Jake Leguee

Jake Leguee

Grain, Oilseed and Special Crop farmer, Saskatchewan, Canada

All of our equipment is run by computers and what we can do with this information is pretty incredible. How much more efficient we can be.

The Crop Protectors CropLife International


Jake on Sustainable Farming

Jake Leguee is a large-scale farmer in Saskatchewan, Canada. We visited Jake to learn how he practices sustainable farming. 


Videos

 

Integrated Pest Management in Canola with Jake Leguee

Jake Leguee
Farmer, Saskatchewan, Canada

 

Biotech Seed Varieties

 

Sustainable Farming

 

No-till Farming

 

Using Cover Crops

 

Pest Challenges

 

Using Neonics

 


Integrated Pest Management in Canola:

As Explained by Jake Leguee

 

“I’ve always felt that rotation was the first step in managing pests. If we can grow a different crop year over year on the same piece of land versus growing the same one over and over again, pests can adapt to it. If you put a canola crop on a field five years in a row, weeds will build up over time. You’ll have the same trouble with insects, and disease. When you start growing the same crop over and over again spores will build up in the soil. That’s when we run the risk of more serious diseases. ”

 

“We have a lot of options when purchasing canola seed, which is good because we can’t grow the same variety over and over again if we want to make progress. Every year we’re testing new varieties. No matter the variety, the seed comes treated and ready to go into the field.”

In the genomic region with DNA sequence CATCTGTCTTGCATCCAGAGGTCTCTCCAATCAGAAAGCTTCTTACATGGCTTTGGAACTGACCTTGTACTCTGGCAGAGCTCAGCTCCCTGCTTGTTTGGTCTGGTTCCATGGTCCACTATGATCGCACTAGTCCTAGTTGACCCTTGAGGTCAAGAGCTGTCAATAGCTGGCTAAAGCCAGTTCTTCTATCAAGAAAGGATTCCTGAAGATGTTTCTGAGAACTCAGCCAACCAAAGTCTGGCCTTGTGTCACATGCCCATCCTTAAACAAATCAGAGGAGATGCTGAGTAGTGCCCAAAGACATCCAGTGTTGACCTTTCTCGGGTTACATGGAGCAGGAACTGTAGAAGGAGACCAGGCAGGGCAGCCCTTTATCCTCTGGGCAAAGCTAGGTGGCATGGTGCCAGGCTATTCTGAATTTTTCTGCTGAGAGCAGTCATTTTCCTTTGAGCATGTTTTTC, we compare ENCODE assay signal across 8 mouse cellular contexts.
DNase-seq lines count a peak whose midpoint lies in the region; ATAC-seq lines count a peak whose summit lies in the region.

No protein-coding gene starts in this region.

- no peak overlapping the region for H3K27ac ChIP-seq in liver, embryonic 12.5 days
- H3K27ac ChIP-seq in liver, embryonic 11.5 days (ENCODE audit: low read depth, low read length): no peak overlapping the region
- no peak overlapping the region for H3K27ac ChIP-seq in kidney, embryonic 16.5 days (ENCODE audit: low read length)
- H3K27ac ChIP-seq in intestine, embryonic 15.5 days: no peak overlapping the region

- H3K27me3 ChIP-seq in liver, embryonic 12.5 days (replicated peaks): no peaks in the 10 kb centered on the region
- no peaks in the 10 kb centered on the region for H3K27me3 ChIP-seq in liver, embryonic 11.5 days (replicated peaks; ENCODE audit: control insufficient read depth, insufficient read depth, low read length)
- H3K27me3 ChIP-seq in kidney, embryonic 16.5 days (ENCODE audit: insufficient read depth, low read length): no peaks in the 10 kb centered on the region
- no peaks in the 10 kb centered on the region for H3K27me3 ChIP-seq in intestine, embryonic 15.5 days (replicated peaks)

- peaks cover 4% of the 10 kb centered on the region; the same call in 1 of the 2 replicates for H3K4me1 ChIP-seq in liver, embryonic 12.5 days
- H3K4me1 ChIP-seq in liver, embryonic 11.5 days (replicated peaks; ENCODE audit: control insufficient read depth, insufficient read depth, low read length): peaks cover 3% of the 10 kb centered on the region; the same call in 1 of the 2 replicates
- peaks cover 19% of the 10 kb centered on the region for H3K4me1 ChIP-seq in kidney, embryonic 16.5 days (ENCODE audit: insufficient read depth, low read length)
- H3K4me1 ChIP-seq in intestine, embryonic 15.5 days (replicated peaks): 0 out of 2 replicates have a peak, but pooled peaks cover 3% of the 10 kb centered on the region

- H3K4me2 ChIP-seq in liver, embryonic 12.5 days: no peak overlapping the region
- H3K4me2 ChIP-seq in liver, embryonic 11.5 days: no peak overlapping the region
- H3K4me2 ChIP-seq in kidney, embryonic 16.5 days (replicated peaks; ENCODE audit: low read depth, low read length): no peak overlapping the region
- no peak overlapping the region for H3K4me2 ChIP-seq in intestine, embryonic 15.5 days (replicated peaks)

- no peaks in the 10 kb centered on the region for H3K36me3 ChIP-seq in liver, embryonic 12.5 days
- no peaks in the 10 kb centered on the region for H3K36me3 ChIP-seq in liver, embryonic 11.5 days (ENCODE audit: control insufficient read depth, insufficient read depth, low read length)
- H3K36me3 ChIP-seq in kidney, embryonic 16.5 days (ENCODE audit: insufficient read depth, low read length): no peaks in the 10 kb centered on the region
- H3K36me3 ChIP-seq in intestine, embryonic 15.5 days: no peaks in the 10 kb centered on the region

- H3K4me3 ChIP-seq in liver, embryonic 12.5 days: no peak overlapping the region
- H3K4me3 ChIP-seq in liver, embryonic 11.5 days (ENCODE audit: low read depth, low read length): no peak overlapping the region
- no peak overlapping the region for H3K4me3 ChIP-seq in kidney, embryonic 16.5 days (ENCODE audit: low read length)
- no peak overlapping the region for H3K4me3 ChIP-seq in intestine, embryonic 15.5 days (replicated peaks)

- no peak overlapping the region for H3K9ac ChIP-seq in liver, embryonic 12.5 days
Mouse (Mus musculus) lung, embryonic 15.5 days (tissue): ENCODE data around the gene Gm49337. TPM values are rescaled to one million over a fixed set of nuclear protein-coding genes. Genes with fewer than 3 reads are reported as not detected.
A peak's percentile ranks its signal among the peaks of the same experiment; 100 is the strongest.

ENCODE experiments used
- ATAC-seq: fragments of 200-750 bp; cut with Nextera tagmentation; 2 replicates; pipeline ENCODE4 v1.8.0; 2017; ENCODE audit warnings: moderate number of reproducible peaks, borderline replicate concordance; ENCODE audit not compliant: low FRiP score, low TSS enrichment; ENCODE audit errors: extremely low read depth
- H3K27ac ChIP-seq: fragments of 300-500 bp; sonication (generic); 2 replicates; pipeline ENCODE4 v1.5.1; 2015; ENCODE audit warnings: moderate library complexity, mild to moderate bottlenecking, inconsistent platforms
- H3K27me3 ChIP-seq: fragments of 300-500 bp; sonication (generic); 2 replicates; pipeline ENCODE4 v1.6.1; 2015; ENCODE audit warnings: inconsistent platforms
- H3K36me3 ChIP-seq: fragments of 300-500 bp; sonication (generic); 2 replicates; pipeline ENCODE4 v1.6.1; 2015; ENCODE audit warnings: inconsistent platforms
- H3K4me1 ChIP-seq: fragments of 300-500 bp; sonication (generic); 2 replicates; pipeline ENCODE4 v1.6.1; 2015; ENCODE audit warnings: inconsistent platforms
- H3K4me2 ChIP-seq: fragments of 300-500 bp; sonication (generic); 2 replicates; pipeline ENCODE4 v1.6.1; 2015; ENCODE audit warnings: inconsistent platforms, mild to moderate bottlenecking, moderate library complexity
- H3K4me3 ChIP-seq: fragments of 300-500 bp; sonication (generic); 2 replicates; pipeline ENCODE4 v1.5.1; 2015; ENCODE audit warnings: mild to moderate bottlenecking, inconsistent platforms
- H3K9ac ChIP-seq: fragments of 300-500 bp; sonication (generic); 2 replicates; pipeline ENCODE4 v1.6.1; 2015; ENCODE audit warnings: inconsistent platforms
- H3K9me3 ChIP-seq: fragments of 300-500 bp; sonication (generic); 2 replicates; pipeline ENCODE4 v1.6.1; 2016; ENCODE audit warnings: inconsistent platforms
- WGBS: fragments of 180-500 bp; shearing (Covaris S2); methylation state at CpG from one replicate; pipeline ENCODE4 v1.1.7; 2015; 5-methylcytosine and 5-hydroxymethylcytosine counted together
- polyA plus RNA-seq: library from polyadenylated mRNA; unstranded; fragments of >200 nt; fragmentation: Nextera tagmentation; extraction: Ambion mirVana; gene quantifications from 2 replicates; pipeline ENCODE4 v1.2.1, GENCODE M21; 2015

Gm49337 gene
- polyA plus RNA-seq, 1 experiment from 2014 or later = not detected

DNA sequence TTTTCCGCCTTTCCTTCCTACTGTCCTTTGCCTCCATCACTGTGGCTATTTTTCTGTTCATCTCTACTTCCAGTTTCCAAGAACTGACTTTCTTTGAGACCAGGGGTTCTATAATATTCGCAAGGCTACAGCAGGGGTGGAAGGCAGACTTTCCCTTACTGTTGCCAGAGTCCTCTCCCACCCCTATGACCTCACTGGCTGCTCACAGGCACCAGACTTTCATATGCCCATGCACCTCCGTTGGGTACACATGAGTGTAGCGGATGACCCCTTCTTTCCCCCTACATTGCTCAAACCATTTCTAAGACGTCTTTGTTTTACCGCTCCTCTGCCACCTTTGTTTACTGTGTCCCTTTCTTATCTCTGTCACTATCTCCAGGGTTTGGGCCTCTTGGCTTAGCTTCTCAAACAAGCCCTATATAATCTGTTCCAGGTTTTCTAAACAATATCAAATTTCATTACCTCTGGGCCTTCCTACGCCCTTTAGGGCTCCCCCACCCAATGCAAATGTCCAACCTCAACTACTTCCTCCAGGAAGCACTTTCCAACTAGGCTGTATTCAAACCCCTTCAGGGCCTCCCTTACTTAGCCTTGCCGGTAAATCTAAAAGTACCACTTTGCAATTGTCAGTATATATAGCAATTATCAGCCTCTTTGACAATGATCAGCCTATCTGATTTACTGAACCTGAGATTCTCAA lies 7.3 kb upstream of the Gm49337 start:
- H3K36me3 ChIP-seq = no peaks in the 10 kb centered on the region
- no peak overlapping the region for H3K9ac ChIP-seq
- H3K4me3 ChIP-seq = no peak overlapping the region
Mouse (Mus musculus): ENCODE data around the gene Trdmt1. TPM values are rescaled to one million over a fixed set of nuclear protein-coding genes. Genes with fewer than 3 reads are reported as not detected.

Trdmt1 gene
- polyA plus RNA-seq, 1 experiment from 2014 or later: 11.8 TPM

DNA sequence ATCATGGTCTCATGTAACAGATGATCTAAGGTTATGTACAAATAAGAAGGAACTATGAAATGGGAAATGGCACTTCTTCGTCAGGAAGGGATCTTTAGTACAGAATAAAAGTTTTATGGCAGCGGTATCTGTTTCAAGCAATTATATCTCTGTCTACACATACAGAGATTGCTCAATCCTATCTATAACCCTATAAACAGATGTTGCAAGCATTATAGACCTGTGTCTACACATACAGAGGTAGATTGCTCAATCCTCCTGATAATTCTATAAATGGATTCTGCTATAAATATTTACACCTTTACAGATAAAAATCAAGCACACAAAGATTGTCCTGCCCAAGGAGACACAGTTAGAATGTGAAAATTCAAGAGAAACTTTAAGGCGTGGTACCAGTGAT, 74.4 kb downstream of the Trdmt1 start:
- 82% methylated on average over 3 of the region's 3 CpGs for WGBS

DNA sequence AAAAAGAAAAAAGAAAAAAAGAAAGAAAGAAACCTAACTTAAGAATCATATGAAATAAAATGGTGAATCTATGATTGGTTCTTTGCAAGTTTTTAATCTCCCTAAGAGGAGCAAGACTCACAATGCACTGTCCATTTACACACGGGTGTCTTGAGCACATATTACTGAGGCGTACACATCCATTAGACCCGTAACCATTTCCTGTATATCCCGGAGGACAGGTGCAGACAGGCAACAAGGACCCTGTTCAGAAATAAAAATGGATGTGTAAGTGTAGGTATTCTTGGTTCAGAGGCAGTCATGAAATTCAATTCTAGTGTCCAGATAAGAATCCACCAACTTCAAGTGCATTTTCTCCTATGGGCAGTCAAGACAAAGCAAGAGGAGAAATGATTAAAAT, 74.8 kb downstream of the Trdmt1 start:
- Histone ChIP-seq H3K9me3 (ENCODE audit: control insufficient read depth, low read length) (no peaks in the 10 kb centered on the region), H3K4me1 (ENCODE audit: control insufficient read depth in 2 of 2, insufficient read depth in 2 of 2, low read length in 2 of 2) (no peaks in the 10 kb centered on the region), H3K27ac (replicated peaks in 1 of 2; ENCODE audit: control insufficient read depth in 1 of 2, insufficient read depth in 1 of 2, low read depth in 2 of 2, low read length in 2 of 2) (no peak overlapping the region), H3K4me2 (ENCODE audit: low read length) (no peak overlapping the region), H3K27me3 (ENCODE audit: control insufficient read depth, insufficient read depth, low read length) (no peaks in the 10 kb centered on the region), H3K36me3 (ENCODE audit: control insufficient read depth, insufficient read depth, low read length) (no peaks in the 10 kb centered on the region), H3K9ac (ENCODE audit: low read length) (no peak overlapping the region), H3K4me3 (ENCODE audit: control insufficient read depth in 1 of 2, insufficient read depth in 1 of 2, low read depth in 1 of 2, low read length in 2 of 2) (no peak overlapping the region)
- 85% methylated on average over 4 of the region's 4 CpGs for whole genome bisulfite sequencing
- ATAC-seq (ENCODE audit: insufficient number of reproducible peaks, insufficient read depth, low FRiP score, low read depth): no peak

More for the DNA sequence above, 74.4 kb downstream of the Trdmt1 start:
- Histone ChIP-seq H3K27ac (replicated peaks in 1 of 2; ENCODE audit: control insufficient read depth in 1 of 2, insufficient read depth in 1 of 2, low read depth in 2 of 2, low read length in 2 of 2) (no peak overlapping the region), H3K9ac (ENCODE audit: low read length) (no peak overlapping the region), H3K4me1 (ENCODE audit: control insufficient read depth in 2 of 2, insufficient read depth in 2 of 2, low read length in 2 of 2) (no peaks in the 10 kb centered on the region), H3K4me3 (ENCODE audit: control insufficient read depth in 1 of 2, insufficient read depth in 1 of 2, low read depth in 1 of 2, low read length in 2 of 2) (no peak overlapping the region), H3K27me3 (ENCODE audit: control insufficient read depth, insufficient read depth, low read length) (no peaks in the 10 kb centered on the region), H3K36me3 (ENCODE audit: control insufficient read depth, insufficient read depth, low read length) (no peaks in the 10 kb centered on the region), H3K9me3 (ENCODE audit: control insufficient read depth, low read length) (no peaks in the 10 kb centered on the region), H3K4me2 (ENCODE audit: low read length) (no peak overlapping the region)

“There can be lots of insect trouble in canola. We deal with Flea beetles every year. In the spring, the canola plants are small, only about the size of a couple of dimes. At this stage, they don’t have a lot of resistance to the beetles that chew on their leaves. At the moment we have seed treatments to deal with them but there are changes in legislation going on in Canada and we’re concerned that we may lose this tool.”

 

“In canola, if you get a heavy enough crop, and it stays wet, Sclerotinia will build up in the canopy of the plant. Once that process starts, there’s little you can do about it. What you have to do is a preventative spray. We need to go into the field and assess its condition. We look at the yield potential and then spray based on the potential for disease.”

 

“The biggest challenge we face is the same challenge we’ve always faced, the weather. We could get a 100 km/h wind that could cause a lot of damage to our canola. Or it could rain for a month. Or it could decide to snow next week.”

 

 

End Use

“The canola that we’re taking off today is somebody’s cooking oil, or the wheat that we took off yesterday is somebody’s bread. And obviously, we think about that when we’re growing the crops. And we want to make sure they’re safe. That’s very important to us.”